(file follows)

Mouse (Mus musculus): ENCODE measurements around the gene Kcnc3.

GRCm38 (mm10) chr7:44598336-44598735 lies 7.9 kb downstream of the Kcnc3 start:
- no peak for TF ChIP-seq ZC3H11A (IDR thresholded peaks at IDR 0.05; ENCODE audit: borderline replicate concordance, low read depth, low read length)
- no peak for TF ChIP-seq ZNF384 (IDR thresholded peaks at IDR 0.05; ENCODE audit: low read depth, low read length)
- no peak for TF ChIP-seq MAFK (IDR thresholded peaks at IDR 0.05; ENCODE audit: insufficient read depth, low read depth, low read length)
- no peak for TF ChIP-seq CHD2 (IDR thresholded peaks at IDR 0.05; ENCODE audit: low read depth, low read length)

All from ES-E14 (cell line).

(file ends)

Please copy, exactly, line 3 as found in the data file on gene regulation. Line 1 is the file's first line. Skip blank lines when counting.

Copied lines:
- no peak for TF ChIP-seq ZC3H11A (IDR thresholded peaks at IDR 0.05; ENCODE audit: borderline replicate concordance, low read depth, low read length)